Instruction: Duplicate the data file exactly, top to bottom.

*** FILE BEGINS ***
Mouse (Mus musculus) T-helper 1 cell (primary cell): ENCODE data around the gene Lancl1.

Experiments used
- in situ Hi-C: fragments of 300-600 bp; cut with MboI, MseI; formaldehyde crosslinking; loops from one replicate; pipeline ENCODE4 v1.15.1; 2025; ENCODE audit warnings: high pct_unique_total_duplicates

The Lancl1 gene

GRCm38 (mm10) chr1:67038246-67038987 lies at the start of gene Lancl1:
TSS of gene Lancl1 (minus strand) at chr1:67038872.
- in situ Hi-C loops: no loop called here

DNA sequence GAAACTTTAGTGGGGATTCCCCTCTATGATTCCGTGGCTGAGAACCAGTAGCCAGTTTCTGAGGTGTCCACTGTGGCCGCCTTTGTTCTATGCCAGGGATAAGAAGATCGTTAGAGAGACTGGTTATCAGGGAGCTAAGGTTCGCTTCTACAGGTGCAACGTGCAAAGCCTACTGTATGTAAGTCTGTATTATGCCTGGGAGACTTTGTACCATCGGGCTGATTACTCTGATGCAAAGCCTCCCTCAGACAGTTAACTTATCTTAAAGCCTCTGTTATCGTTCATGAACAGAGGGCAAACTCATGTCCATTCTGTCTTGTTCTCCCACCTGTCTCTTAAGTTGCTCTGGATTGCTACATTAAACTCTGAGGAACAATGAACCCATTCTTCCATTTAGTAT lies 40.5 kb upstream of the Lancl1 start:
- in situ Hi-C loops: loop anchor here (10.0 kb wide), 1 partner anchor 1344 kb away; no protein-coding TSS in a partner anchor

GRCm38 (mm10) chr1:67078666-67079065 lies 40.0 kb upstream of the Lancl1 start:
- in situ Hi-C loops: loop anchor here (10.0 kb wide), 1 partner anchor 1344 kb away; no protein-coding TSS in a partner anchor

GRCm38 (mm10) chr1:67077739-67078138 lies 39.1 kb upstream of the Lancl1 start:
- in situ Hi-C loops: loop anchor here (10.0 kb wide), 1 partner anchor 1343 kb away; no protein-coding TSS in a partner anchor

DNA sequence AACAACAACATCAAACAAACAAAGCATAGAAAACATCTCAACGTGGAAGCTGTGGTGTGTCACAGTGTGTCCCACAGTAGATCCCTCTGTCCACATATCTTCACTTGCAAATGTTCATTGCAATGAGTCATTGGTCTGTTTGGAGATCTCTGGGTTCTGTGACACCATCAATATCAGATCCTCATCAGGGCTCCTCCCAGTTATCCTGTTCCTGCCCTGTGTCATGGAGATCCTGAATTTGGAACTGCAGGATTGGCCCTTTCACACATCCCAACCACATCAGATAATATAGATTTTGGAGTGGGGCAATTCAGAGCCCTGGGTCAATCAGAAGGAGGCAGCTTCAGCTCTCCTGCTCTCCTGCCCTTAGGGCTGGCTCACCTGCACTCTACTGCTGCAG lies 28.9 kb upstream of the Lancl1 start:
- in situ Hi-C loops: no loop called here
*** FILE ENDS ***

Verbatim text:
Mouse (Mus musculus) T-helper 1 cell (primary cell): ENCODE data around the gene Lancl1.

Experiments used
- in situ Hi-C: fragments of 300-600 bp; cut with MboI, MseI; formaldehyde crosslinking; loops from one replicate; pipeline ENCODE4 v1.15.1; 2025; ENCODE audit warnings: high pct_unique_total_duplicates

The Lancl1 gene

GRCm38 (mm10) chr1:67038246-67038987 lies at the start of gene Lancl1:
TSS of gene Lancl1 (minus strand) at chr1:67038872.
- in situ Hi-C loops: no loop called here

DNA sequence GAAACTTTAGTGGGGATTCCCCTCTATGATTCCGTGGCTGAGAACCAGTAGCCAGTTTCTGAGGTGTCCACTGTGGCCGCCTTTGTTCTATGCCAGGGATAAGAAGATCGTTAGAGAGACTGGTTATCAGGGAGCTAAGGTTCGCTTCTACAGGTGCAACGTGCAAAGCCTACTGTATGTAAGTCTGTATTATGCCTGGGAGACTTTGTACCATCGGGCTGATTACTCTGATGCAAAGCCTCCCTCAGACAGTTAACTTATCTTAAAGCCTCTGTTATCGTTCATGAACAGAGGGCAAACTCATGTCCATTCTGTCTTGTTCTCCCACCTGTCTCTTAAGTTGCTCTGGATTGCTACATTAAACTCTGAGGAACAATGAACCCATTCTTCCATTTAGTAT lies 40.5 kb upstream of the Lancl1 start:
- in situ Hi-C loops: loop anchor here (10.0 kb wide), 1 partner anchor 1344 kb away; no protein-coding TSS in a partner anchor

GRCm38 (mm10) chr1:67078666-67079065 lies 40.0 kb upstream of the Lancl1 start:
- in situ Hi-C loops: loop anchor here (10.0 kb wide), 1 partner anchor 1344 kb away; no protein-coding TSS in a partner anchor

GRCm38 (mm10) chr1:67077739-67078138 lies 39.1 kb upstream of the Lancl1 start:
- in situ Hi-C loops: loop anchor here (10.0 kb wide), 1 partner anchor 1343 kb away; no protein-coding TSS in a partner anchor

DNA sequence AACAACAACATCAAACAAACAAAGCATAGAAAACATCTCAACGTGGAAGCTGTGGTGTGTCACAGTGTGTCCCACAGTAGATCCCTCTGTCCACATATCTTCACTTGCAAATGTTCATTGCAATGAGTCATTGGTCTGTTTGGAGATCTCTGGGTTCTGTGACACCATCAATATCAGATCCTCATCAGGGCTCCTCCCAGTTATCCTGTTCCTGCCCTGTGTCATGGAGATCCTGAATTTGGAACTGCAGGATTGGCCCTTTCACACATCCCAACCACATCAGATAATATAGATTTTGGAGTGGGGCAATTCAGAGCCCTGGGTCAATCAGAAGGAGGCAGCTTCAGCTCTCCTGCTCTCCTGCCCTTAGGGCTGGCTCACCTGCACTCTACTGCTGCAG lies 28.9 kb upstream of the Lancl1 start:
- in situ Hi-C loops: no loop called here